“It’s kind of fascinating that Zaha was never nostalgic,” Hans Ulrich Obrist once said of the Iraqi-born British architect Zaha Hadid. “There was no sense of the past as something finished.” Seven years after the Pritzker Prize winner’s untimely death, Cincinnati’s Contemporary Arts Center (CAC), Hadid’s first building in the U.S., is celebrating its 20th anniversary with the group exhibition A Permanent Nostalgia for Departure: A Rehearsal on Legacy with Zaha Hadid. “Challenging what legacy means, and enacting it as an act of preservation that is about dynamism rather than something static — a constant movement forward,” as curator Maite Borjabad López-Pastor explains of the exhibit, eight invited artists and architects — Rand Abdul Jabbar, Khyam Allami, Emii Alrai, Hamed Bukhamseen, Hera Büyüktaşcıyan, Andrea Canepa, Ali Ismail Karimi, and Dima Srouji — have attempted to deconstruct and reimagine various junctures in the late architect’s oeuvre.
Stepping inside the CAC, you are immediately struck by the vast and dramatic lobby, whose zig-zagging stairways and complex volumes appear frozen and fluid at the same time. Echoing and reverberating from afar, Khyam Allami’s generative spatial sound installation, A Relational Music (rehearsal), exposes the underlying organizational logic of Hadid’s architectural vision; in his research, he discovered that, unlike most contemporary art spaces, Hadid’s CAC building had no parallel walls, allowing for a reverberation “more beautiful than any of the great churches or industrial spaces,” as the composer and multi-instrumentalist puts it. His piece is followed, just beyond the exhibition entrance, by Between the Stumble and the Fall, a textile installation that flows from the gallery ceilings to create subtle curves in the otherwise boxy CAC. The work of Andrea Canepa, this seemingly effortless draping of pastel pinks, browns, and blues beguilingly plays on perspective and form, as the human eye’s been trained for centuries, under a hegemonic visual paradigm, to search fora stable, linear horizon. Like Hadid’s architecture — not to mention her paintings, which are also on show — the slanted planes in Canepa’s work, tilted to and fro on printed voile, create an ever-shifting perspective that offers new ways of seeing and perceiving.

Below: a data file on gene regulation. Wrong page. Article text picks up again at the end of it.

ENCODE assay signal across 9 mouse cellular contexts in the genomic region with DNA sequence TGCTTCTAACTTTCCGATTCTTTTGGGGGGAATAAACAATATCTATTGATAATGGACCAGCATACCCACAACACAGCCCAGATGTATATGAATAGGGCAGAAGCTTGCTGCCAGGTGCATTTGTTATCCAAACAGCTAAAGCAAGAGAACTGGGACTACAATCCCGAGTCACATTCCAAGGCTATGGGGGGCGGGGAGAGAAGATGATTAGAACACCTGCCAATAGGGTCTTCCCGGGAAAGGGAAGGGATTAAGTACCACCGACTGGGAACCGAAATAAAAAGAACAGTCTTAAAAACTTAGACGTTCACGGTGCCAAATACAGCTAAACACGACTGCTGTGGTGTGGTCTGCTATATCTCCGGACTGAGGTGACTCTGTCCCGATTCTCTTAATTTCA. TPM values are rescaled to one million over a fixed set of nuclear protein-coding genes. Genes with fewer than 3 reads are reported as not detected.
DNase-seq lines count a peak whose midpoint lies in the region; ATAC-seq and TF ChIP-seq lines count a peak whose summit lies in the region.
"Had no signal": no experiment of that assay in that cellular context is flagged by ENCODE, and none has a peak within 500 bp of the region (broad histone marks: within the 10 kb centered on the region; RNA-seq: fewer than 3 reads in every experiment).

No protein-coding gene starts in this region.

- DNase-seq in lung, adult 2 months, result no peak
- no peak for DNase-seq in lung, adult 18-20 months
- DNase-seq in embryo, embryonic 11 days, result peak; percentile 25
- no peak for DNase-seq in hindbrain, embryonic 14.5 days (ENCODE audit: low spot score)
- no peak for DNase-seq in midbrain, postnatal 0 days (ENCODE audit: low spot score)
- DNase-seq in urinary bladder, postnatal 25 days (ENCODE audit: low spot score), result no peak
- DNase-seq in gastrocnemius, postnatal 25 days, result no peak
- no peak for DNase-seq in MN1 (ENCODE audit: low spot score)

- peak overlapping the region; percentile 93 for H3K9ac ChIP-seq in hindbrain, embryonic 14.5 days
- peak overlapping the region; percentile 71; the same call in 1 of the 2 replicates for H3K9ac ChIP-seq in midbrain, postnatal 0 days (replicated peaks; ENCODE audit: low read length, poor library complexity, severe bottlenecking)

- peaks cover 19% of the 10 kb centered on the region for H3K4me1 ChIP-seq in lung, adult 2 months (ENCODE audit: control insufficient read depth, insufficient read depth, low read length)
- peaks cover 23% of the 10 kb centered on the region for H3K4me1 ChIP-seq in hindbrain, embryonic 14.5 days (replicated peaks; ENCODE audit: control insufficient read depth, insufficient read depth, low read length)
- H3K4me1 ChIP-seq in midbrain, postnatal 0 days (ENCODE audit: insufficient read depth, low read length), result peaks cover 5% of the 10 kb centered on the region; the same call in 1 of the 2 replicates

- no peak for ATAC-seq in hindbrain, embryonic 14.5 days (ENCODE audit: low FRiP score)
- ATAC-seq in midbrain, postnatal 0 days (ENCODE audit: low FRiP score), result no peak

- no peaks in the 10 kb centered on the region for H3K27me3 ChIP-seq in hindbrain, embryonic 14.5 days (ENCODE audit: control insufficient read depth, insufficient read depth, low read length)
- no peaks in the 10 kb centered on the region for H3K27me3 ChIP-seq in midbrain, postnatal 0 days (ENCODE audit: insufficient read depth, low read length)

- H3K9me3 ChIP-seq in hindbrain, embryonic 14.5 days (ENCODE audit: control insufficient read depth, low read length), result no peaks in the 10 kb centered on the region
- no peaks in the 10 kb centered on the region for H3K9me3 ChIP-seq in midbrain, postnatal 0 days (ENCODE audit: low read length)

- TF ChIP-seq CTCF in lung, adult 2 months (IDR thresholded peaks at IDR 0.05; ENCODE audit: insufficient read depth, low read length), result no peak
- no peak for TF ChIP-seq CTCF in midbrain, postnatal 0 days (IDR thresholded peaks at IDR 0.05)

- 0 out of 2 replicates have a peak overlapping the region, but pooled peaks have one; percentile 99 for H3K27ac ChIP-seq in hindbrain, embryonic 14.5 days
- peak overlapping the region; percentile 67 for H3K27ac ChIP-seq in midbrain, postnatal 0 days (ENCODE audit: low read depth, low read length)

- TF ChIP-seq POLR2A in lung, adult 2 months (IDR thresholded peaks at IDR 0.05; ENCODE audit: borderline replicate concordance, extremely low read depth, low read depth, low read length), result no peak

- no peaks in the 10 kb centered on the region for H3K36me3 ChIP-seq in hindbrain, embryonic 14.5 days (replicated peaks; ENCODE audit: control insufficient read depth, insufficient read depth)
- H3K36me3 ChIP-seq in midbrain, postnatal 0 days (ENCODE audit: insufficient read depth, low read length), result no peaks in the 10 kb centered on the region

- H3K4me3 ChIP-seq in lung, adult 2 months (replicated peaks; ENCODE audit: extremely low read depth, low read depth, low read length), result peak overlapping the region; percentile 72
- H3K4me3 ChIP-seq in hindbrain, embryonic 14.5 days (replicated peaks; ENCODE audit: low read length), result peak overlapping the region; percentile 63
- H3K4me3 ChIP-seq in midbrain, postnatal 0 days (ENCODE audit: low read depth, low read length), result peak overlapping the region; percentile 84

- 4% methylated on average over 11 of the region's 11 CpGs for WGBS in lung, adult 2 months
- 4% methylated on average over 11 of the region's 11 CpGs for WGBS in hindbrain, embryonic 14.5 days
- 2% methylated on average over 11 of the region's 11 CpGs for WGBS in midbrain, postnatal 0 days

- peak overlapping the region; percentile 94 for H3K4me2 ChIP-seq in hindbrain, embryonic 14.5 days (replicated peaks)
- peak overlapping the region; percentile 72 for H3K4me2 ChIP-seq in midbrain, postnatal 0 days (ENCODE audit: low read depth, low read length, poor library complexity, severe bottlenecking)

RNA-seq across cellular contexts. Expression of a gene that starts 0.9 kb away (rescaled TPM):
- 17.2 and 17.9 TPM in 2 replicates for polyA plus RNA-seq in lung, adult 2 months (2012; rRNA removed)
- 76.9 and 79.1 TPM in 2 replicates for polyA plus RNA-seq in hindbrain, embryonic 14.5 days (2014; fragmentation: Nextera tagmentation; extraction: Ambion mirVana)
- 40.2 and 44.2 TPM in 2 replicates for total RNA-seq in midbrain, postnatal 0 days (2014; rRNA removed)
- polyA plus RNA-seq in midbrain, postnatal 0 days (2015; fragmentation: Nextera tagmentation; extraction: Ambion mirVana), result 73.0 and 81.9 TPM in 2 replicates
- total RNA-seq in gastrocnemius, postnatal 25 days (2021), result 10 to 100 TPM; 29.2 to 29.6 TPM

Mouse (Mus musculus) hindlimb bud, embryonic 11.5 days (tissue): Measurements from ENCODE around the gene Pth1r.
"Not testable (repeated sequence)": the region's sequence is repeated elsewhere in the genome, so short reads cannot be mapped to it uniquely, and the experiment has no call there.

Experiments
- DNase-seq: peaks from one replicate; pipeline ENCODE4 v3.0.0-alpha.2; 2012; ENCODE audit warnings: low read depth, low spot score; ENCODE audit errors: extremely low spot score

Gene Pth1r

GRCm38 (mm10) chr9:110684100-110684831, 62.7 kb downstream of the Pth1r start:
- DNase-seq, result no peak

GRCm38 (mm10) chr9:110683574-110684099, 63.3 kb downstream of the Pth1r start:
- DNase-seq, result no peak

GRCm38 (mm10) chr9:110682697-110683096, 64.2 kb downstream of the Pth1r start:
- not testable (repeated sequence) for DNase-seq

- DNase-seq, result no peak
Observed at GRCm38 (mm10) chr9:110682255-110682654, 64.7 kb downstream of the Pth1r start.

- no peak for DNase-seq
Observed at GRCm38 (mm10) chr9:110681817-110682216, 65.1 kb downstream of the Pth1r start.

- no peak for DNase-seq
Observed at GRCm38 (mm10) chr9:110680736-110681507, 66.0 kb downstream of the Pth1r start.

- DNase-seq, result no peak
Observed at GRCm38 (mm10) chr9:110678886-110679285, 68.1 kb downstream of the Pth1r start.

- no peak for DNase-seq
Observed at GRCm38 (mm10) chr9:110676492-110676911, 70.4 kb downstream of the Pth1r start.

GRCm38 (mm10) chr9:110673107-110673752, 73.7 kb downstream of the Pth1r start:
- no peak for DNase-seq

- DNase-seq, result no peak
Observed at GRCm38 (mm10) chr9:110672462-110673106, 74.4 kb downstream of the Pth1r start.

Dima Srouji and Hera Büyüktaşcıyan tackle facets of Hadid’s formative years; using one of Hadid’s childhood photographs as a point of departure, alongside the CAC’s prominent concrete curve, the “urban carpet,” Büyüktaşcıyan’s cascading rugs create a double entendre of what it means to be grounded by geography and memories. Srouji translates this nostalgia with her three-channel video installation that uses archival footage of Beirut and Baghdad — cities Hadid referred to with joy — as a common thread, with Hadid-like oblique planes strewn across the wall. Merging the past, present, and future together, Rand Abdul Jabbar’s Tektōn, inspired by Hadid’s Architectural Association graduation project Malevich’s Tektonik, involves current Ohio State University and University of Cincinnati architecture students’ exploration of the term “tectonic.” The result is rammed earth and clay compacted into exacting geometric sculptures.
Hamed Bukhamseen and Ali Ismail Karimi of experimental studio Civil Architecture have reimagined Hadid’s legacy through their installation Site Notes. Featuring pointed walls that hark back to her exhibition design for the Guggenheim’s 1992 The Great Utopia: The Russian and Soviet Avant-Garde, 1915–32, the piece places her work within a speculative genealogy of prominent Iraqi architects — Rifat Chadirji and Mohamed Makiya — and in doing so references a neglected context in which to analyze her output. Meanwhile, Emii Alrai beautifully captures the fluidity and timelessness of Hadid’s designs — the disparate influences for which included Russian Suprematism and Arabic calligraphy — with A Ceremony of Spectres, a series of floating arches and amorphous relics in gypsum and foam, attached directly to the CAC’s concrete structure. Whether intentional or not, the act of securing these excavated ruins recalls figurative ghosts or specters rising from the ashes — a heavy reminder that neither Hadid nor anyone else can escape the past when birthing something new and profound, or that perhaps a haunting may be a blessing in disguise. For, as its title implies, A Permanent Nostalgia for Departure makes a strong case for nostalgia itself, “resisting the idea of a retrospective or monographic traditional exhibition, and with it a monolithic narrative on the architect’s practice,” as Borjabad eloquently put it. Instead, the participating artists collectively and individually renew the past with an unlikely performance that jesters with the notion of a past-present continuum — Hadid’s idea, via Obrist, of the past as never finished — that continues into the beyond. With the right cultural intervention, a transformed and evolved nostalgia becomes a necessity for the living — a space where the past and future intersect.